The court stated that it is not enough that the tax authorities have asked Polish Consulate in Sidney for information on Australian law and that the decision has indicated provisions of the South Australia Administration and Probate Act 1919 as the basis for conclusions. The court suggested that indeed the tax point arose earlier than at the moment of the bank transfer, but in order to indicate this moment a careful analysis of Australian succession law must be made. For this purpose tax authorities should ask Ministry of Finance for guidance, which might in turn, within the framework of legal aid procedure, contact Australian tax authorities. Australian succession law should be applied as it would be applied by Australian tax authorities in similar cases. Also an expert witness may be appointed.
The above shows the relevance of private international law for the work of administrative authorities, influence of lex successions designated by the EU Succession Regulation on tax matters, but also reveals that tax authorities are not necessarily competent to proceed with the ascertainment of the content of foreign law.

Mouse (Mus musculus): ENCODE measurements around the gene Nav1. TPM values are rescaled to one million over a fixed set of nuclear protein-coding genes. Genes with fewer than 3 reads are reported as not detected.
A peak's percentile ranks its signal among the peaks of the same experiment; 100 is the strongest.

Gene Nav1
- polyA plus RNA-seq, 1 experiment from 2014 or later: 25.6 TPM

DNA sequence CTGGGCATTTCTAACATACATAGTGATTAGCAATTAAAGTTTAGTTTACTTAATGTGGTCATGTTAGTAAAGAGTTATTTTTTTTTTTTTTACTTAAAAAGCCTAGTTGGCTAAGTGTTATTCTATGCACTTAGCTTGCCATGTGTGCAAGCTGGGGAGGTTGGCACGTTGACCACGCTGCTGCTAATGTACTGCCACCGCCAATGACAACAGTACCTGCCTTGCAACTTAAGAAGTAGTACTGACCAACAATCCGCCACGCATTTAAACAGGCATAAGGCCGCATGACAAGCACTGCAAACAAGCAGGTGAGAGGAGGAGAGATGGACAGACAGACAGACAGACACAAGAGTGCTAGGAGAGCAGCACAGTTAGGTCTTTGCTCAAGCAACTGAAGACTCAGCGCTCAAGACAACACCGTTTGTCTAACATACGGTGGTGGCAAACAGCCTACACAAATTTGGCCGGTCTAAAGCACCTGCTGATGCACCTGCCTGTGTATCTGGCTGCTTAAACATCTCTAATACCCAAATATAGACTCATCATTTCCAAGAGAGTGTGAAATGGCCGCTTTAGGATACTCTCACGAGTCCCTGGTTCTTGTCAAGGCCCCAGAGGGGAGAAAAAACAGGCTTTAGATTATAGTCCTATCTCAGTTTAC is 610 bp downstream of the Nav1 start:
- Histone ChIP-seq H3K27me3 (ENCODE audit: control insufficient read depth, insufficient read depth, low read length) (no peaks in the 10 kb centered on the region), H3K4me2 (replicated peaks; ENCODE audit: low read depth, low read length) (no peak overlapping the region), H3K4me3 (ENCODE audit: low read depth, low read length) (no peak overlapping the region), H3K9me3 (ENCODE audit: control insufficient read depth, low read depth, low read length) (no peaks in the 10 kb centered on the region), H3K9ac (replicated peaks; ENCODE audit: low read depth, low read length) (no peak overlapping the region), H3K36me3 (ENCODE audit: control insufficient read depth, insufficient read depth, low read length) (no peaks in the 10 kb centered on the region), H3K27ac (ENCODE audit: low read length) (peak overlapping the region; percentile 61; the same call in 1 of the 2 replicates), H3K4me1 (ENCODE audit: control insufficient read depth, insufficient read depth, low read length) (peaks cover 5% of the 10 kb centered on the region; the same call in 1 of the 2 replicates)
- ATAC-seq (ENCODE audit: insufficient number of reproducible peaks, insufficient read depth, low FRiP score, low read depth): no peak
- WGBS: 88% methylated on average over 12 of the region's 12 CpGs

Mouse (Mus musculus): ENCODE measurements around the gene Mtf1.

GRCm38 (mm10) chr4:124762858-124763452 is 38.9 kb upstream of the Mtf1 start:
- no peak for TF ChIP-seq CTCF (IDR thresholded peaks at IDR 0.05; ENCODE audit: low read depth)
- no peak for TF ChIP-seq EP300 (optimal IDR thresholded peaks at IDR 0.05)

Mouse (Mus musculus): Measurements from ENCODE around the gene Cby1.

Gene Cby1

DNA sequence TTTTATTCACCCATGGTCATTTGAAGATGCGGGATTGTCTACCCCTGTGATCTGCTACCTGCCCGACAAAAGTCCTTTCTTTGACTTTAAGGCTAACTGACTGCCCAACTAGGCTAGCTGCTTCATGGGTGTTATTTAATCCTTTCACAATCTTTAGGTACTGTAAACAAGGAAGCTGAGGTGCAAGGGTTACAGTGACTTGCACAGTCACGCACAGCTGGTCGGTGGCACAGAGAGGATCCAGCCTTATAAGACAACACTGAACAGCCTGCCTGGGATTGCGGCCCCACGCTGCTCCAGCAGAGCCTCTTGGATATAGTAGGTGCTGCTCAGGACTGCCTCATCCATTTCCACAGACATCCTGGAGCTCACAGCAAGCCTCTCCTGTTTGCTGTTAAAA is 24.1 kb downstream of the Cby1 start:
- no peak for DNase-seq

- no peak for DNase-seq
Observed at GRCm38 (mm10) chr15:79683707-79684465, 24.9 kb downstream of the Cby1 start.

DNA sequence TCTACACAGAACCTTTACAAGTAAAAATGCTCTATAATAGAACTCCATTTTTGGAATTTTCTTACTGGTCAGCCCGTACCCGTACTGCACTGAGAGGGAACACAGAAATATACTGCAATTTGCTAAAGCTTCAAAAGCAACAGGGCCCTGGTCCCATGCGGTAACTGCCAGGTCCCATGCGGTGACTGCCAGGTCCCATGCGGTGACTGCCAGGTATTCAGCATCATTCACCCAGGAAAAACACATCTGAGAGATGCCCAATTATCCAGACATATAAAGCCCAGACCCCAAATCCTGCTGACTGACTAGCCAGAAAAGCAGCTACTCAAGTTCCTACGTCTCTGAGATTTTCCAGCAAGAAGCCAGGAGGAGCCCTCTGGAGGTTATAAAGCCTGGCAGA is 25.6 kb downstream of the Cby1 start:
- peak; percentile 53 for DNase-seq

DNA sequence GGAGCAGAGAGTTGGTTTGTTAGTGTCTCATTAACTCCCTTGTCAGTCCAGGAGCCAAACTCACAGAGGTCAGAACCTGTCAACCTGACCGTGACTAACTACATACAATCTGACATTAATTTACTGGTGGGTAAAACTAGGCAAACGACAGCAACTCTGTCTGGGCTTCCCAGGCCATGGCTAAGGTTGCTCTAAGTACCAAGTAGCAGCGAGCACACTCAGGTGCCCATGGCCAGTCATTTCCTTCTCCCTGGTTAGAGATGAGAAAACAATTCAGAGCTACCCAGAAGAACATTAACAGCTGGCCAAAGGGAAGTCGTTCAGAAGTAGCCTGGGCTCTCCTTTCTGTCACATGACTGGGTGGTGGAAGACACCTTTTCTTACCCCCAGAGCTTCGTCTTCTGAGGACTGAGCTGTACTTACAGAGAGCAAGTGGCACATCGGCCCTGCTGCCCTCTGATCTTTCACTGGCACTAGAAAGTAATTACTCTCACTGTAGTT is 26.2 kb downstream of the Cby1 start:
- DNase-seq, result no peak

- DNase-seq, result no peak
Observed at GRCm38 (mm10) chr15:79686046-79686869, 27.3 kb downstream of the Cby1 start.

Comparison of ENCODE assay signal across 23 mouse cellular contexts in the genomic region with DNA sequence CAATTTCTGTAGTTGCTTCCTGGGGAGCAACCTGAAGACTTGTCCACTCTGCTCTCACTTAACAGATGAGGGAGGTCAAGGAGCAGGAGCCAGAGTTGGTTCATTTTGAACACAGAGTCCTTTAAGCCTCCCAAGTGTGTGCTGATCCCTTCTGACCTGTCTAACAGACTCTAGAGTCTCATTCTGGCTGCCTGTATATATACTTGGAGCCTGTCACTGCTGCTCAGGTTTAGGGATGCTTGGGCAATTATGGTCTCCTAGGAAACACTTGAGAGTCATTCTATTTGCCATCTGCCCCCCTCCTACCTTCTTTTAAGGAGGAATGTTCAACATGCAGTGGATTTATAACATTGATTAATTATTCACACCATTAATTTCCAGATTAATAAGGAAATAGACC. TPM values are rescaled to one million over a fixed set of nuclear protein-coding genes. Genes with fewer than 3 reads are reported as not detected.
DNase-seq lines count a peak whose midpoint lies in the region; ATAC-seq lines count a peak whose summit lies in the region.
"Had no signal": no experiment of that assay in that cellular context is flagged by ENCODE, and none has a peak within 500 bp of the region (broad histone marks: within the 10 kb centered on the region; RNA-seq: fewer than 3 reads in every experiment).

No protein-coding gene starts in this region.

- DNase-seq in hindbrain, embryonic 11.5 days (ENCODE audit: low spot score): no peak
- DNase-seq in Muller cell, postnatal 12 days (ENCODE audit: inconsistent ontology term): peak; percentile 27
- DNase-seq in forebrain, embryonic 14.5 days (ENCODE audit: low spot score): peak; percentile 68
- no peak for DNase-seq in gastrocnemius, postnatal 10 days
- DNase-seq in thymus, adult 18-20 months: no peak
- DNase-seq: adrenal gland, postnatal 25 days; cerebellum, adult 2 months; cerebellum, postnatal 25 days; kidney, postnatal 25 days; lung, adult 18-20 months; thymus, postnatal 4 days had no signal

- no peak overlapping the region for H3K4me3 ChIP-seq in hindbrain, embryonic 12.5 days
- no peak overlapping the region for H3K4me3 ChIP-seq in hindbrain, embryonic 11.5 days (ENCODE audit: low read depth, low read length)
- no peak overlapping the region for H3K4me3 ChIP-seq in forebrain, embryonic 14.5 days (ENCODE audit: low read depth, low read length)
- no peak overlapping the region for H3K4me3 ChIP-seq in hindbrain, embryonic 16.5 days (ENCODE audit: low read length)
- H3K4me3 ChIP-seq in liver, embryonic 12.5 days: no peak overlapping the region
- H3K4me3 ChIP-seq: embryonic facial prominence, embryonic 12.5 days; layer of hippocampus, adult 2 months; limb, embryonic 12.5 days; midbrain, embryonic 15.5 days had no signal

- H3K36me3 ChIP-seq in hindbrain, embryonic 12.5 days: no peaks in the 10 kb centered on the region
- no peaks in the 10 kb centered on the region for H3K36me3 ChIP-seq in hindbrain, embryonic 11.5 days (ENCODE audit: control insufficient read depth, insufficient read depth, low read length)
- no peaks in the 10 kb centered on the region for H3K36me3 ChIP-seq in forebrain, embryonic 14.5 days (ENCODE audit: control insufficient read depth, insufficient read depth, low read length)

True… true… But I guess not only, when the national tax law makes reference to succession law concepts, is the SR applicable in tax cases. Art. 1(1) SR excludes i.a. tax aspects of the succession case. So the taxation itself remains autonomous competence of the member states. Despite that, tax authorities, such as other administrative authorities, still do have to apply for instance chapter IV, chapter V and chapter VI of the regulation. In fact, it my daily routine to send heirs with German ESCs or national German certificates to polish tax offices to obtain a certificate of non-objection prior the inherited Polish property can be disposed with me as notary. And I do believe that the Polish tax office is obliged to accept and is bound by the German ECS or the German Erbschein under the SR also in tax cases. So the PIL part of the SR comes in, when the national tax law refers to substantive succession law. The rest of the SR is applicable at any rate.
Thank you Martin for your comment!
Yes, it should be made clear that the act on inheritance tax mentions European Certificate of Succession as a document confirming the status of an heir just as it mentions (Polish) “domestic” certificate to that purpose. The same should be truth with respect to foreign “domestic” certificates which might circulate in the EU based on Chapter IV or Chapter V EU Succession Regulation.